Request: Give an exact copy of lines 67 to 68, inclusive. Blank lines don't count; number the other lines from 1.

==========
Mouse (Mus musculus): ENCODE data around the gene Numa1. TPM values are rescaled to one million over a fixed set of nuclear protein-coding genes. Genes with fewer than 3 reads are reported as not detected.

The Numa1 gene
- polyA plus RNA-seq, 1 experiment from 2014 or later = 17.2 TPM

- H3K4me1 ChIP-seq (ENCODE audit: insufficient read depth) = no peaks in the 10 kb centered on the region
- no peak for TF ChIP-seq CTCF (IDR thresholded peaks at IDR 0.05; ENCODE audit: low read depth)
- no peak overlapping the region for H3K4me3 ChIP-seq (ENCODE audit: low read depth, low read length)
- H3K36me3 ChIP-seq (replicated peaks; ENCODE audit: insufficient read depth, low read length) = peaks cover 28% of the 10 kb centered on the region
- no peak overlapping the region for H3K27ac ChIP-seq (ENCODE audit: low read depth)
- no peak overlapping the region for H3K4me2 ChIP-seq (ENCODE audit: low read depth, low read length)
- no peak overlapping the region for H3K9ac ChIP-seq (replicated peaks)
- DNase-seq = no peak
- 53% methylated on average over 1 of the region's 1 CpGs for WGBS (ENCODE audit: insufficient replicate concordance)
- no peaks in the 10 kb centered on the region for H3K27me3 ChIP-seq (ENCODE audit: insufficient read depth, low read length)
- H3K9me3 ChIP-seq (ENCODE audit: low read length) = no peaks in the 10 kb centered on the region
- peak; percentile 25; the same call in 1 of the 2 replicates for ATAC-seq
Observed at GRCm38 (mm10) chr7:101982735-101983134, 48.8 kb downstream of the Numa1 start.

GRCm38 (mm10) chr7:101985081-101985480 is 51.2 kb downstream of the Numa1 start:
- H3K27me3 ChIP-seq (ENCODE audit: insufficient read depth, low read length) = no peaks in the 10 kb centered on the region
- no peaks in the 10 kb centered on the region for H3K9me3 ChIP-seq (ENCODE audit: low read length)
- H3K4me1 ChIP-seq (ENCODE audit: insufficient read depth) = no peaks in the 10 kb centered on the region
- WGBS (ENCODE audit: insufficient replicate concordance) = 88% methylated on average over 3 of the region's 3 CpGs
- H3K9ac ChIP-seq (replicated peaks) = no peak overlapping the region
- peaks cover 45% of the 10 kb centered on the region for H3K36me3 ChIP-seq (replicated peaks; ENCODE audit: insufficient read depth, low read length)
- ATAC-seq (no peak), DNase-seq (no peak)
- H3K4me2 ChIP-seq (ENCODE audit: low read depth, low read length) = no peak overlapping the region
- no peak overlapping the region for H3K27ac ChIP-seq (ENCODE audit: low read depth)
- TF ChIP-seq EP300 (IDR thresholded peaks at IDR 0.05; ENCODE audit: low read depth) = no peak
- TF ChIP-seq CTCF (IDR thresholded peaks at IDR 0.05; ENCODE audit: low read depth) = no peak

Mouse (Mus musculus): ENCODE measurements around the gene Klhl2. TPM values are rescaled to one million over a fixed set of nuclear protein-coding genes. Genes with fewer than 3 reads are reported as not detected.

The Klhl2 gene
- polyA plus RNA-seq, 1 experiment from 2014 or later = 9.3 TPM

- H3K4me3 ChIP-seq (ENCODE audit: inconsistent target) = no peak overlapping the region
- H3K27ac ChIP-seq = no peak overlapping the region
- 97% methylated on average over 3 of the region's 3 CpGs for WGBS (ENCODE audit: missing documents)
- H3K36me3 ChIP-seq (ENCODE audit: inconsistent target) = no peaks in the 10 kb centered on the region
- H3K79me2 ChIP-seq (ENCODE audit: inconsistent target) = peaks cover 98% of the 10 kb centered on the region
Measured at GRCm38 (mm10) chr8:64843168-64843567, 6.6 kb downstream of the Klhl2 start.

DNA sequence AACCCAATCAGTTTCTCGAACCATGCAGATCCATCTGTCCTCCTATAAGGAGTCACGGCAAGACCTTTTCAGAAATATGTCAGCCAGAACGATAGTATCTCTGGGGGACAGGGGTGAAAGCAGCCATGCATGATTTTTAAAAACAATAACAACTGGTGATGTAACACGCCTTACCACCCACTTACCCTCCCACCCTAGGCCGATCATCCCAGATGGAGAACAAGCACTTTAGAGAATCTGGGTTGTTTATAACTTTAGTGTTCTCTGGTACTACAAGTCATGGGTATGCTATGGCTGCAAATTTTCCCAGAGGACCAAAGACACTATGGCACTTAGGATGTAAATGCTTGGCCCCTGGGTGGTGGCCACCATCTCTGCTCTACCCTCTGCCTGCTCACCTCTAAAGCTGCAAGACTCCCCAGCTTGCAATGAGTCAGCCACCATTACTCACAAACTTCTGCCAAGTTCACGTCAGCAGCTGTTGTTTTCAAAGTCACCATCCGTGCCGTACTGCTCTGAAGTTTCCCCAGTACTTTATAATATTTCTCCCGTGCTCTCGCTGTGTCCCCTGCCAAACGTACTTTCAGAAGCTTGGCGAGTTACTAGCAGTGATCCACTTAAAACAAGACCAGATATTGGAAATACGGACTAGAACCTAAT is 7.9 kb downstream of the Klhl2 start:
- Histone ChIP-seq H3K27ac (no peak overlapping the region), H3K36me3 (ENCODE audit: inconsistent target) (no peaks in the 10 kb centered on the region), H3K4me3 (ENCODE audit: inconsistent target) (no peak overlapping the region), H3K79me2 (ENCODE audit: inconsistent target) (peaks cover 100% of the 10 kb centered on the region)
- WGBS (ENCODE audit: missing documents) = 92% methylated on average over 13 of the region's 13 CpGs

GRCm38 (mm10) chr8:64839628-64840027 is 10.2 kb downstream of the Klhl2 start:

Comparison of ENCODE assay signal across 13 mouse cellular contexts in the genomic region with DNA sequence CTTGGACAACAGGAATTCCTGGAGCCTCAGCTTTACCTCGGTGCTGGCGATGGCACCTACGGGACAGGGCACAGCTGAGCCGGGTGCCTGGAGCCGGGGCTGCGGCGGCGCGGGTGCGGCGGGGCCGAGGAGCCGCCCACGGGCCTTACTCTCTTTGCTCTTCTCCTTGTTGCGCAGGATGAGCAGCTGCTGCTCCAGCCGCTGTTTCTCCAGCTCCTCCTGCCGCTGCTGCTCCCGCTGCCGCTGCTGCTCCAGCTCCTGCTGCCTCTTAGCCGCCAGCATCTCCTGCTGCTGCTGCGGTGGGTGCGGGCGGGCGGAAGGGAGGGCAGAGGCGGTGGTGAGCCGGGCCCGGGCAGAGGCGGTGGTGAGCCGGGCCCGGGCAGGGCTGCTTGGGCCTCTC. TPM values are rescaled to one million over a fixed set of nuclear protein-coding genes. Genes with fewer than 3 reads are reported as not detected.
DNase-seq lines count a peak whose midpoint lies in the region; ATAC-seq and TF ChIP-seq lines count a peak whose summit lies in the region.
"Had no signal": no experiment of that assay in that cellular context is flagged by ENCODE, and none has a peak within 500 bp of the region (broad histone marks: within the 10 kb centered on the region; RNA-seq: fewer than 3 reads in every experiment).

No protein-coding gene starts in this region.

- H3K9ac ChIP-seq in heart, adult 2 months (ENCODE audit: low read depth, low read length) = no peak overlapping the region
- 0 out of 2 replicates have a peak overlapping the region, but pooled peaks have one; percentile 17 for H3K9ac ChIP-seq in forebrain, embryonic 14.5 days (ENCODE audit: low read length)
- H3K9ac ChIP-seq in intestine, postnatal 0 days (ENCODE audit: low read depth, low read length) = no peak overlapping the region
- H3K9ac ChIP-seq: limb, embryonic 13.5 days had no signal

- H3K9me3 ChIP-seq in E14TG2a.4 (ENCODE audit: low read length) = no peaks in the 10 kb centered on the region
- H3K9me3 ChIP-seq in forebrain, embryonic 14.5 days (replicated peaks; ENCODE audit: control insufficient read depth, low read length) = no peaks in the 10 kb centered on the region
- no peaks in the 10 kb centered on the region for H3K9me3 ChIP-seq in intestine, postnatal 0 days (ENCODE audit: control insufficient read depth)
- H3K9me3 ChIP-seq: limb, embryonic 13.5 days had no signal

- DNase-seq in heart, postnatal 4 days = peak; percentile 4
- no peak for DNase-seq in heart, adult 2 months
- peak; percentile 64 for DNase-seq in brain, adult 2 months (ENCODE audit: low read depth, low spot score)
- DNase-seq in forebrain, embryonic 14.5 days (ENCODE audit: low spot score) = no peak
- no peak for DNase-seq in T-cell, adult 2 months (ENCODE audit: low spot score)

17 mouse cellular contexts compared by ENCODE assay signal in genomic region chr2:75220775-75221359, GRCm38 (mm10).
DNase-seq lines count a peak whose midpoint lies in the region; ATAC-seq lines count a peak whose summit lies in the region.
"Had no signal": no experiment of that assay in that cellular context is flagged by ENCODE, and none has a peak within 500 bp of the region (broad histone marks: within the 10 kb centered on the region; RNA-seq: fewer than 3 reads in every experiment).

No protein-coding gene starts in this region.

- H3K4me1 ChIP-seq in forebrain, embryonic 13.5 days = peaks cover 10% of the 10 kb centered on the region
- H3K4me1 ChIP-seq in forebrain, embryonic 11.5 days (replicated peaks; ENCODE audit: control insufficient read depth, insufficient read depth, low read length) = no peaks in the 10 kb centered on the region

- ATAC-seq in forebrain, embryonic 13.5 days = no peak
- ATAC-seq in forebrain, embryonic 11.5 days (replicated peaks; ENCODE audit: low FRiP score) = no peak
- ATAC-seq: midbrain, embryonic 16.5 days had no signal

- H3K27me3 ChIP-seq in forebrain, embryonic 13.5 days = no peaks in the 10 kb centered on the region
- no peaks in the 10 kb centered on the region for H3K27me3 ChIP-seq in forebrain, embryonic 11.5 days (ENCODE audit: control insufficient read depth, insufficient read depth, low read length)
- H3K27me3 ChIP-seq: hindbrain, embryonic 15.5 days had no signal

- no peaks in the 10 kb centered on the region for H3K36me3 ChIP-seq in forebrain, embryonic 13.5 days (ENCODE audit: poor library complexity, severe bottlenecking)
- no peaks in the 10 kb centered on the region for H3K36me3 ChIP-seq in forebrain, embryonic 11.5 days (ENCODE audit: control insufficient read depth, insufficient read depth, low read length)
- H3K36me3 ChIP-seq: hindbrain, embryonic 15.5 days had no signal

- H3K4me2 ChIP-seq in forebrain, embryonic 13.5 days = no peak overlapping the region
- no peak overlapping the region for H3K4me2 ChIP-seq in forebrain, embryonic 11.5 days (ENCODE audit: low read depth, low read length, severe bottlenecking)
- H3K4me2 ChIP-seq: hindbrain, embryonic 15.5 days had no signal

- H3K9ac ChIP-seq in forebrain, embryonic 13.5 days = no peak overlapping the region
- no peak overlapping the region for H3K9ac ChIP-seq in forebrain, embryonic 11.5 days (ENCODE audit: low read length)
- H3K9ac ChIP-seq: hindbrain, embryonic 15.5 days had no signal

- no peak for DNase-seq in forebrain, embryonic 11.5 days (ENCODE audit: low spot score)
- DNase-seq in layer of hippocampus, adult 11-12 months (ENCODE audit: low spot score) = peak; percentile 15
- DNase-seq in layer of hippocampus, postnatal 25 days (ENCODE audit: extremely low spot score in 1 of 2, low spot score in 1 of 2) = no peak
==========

- ATAC-seq: midbrain, embryonic 16.5 days had no signal

- H3K27me3 ChIP-seq in forebrain, embryonic 13.5 days = no peaks in the 10 kb centered on the region